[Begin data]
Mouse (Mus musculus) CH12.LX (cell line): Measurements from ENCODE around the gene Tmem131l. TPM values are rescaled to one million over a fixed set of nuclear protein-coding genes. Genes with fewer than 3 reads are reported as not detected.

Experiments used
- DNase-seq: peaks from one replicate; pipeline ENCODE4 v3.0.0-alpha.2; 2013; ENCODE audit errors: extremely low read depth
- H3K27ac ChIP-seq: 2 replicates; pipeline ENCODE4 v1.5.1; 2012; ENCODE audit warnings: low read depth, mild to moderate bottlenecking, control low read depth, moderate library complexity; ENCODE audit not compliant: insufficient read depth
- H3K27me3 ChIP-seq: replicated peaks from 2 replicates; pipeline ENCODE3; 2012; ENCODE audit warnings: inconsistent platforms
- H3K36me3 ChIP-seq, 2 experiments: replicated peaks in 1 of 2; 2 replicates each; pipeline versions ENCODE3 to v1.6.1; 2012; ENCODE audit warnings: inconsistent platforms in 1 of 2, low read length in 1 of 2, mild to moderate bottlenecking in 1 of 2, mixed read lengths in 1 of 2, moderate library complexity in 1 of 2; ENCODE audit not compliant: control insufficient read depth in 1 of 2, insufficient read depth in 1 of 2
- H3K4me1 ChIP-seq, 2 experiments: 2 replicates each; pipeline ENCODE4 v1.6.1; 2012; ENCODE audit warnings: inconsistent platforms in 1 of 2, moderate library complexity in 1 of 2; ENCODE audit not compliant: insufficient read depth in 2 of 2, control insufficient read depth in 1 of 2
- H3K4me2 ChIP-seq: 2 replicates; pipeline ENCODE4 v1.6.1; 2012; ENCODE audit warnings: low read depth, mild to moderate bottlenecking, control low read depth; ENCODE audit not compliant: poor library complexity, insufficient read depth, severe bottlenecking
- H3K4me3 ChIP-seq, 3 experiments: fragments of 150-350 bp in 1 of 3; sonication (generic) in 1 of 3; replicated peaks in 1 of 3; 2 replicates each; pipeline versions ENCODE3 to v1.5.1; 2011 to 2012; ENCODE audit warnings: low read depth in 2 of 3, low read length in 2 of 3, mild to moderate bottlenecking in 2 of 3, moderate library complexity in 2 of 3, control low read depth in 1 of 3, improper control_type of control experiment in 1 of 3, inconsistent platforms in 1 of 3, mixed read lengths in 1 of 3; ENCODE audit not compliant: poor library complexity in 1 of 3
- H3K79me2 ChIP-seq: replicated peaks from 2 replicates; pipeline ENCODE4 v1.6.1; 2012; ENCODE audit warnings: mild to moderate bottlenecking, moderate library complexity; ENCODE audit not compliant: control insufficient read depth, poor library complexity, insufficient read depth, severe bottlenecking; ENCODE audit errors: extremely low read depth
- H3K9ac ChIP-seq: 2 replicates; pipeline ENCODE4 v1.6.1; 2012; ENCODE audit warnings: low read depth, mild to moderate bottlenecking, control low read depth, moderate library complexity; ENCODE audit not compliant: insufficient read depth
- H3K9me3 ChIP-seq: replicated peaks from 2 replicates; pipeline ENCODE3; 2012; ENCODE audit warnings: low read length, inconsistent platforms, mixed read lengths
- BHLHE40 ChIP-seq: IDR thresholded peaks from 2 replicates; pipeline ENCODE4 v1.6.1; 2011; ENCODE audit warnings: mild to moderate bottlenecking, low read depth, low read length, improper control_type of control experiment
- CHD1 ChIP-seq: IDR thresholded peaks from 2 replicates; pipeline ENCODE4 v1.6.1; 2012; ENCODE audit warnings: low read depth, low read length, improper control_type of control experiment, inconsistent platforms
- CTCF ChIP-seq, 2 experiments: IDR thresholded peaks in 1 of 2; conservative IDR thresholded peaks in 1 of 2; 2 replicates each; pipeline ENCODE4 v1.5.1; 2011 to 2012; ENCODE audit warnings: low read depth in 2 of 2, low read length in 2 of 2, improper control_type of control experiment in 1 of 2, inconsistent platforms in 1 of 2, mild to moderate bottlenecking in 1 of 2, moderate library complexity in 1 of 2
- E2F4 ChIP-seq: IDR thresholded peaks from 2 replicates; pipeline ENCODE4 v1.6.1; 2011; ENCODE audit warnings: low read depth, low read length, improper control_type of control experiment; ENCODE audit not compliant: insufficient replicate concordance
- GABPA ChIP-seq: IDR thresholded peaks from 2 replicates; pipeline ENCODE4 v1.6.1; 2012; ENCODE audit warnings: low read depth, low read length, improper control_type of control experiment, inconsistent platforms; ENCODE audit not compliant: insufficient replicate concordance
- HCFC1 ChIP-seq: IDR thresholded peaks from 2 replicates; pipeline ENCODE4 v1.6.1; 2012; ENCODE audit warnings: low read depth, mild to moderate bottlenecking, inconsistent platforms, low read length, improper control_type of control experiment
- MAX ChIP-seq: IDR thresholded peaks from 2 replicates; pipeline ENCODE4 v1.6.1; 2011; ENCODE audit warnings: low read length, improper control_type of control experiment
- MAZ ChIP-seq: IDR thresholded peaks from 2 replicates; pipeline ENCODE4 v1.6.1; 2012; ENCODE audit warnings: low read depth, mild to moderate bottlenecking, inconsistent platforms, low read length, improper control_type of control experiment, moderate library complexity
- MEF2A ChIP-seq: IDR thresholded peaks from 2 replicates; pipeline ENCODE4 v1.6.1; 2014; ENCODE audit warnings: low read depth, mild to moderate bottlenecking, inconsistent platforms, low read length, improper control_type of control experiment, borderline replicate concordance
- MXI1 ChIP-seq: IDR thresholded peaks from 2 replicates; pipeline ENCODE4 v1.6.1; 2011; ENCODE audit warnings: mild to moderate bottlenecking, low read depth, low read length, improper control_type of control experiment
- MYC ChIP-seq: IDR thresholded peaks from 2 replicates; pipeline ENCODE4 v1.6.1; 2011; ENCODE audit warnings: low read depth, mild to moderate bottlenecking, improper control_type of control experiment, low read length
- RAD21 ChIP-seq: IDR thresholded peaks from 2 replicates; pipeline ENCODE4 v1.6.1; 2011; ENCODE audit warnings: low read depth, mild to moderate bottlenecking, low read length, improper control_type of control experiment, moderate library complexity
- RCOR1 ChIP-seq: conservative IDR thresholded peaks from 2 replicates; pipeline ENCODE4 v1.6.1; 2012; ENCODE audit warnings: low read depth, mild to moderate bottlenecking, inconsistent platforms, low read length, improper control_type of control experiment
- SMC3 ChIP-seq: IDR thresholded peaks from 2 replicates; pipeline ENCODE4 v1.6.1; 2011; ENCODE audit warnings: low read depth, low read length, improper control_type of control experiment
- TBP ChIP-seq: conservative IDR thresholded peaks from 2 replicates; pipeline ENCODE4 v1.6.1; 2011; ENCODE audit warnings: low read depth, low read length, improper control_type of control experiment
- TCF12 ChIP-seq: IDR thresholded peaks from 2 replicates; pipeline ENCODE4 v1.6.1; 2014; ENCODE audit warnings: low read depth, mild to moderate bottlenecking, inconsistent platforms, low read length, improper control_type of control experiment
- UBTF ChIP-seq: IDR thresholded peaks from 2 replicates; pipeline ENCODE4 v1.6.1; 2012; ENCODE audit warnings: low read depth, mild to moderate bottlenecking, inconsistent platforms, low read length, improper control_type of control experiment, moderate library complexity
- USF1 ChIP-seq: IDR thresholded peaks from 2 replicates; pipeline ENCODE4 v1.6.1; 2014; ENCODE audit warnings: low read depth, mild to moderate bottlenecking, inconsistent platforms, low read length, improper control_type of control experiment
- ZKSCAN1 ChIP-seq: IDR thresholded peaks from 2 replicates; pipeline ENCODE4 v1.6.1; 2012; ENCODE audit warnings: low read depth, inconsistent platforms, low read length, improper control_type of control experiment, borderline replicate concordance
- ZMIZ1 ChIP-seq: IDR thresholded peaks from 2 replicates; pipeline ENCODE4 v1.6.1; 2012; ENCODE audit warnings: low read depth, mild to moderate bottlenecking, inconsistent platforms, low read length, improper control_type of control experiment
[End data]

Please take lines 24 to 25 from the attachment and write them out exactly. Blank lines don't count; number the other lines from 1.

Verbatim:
- RAD21 ChIP-seq: IDR thresholded peaks from 2 replicates; pipeline ENCODE4 v1.6.1; 2011; ENCODE audit warnings: low read depth, mild to moderate bottlenecking, low read length, improper control_type of control experiment, moderate library complexity
- RCOR1 ChIP-seq: conservative IDR thresholded peaks from 2 replicates; pipeline ENCODE4 v1.6.1; 2012; ENCODE audit warnings: low read depth, mild to moderate bottlenecking, inconsistent platforms, low read length, improper control_type of control experiment